I even incentivized the morning with a trip to an indoor playground called Funbelievable, which they love! Nope, didn’t work.
So we leave the jewelry store and they’re crying all the way home (it’s only a mile away, but it felt like 10 miles). “Where are we going? Why aren’t we going to Funbelievable? Why do you never take us anywhere fun!?” they ask the whole drive home. I would have just taken them home and kept them there all day, but that would have forced me to check into a mental institution.
The only reason we went home in the first place was because I forgot their shoes in the mad rush to get out the door. On the way home, Evan is carrying a hissing beetle he found more than a week ago which has since died and turned into frail, nearly-crumbling, dried-out remains of an insect, broke in half. He freaks out. I’m talking about a scream that sounded like he was getting murdered. “My bug broke in half!!!” I finally make out in the middle of his scream-cries.
Oh, God no, anything but that! I think.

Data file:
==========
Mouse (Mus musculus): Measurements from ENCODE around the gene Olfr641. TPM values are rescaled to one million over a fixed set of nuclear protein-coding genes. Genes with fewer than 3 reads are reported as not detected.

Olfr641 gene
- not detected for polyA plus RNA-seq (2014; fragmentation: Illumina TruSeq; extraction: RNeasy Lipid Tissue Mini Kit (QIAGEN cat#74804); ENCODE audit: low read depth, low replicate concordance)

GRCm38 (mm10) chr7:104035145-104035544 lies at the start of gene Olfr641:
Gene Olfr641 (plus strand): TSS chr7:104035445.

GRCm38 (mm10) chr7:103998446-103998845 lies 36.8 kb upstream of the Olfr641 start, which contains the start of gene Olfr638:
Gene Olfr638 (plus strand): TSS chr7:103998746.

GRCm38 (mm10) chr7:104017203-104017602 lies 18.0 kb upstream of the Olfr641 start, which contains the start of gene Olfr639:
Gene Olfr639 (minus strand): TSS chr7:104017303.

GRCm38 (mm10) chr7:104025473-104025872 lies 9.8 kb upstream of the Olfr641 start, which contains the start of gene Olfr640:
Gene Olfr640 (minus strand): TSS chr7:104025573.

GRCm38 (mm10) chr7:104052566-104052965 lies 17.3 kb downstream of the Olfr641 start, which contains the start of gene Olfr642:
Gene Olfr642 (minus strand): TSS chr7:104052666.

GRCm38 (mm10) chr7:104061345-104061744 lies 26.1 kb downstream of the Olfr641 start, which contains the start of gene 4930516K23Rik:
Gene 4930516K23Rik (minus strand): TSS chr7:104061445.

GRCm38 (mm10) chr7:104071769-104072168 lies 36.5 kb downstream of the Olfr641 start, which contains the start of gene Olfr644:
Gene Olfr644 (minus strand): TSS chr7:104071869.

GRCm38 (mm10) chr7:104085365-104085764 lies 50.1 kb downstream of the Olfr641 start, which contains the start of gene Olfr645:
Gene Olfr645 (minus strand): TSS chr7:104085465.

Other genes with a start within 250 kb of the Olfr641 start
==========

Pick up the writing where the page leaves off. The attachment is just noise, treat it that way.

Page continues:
He cries all the way home and I tell him daddy will glue the bug’s butt back on when he gets home from work. That wasn’t good enough. Crocodile tears, sincere cries continue.
“Okay, I’ll glue it back on when we get home,” and he’s satisfied. So this morning, I’m gluing the ass of a dead beetle back onto its decaying body. Awesome.
After that, I decide we’re going to drop our library books off and get some new ones. We pull into the parking lot and the boys start fighting again, so I pull out of the parking lot and they ask over and over, “where are we going! Why aren’t we going to the library!?”
"Because you won’t stop fighting!" I say/nearly yell.
They’re bummed, of course, but they move on quickly. I think they’re finally figuring out that bad behavior takes away all good things! So we drive to the carwash, grab some lunch, and later in the afternoon, I get the boys back into the car to head to a 3:30 park play (which has been planned for more than a week).